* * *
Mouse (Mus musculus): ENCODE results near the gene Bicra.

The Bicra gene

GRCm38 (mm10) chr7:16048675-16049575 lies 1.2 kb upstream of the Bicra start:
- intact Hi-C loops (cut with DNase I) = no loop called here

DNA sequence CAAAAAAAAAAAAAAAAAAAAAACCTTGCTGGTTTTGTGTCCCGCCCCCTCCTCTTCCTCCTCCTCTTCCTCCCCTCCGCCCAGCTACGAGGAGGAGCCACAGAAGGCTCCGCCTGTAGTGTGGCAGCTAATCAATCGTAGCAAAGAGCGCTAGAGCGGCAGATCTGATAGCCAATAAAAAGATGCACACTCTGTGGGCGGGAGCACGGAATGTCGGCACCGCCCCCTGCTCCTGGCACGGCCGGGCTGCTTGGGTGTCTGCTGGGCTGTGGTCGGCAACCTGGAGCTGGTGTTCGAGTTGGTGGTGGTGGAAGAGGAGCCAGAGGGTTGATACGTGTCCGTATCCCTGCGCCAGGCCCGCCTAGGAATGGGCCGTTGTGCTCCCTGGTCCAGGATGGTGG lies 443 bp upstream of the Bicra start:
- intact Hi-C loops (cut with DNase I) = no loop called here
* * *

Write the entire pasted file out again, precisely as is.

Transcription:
Mouse (Mus musculus): ENCODE results near the gene Bicra.

The Bicra gene

GRCm38 (mm10) chr7:16048675-16049575 lies 1.2 kb upstream of the Bicra start:
- intact Hi-C loops (cut with DNase I) = no loop called here

DNA sequence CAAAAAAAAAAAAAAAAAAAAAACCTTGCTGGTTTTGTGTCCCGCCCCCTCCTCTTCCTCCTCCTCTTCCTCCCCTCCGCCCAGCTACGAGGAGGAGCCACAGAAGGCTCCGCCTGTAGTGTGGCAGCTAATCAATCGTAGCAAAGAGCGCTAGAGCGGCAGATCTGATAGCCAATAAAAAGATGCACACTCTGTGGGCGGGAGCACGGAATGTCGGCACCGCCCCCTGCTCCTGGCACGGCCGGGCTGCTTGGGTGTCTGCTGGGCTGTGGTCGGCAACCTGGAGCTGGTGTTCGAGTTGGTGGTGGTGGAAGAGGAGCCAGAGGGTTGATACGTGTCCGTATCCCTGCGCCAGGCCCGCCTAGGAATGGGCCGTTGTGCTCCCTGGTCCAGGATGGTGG lies 443 bp upstream of the Bicra start:
- intact Hi-C loops (cut with DNase I) = no loop called here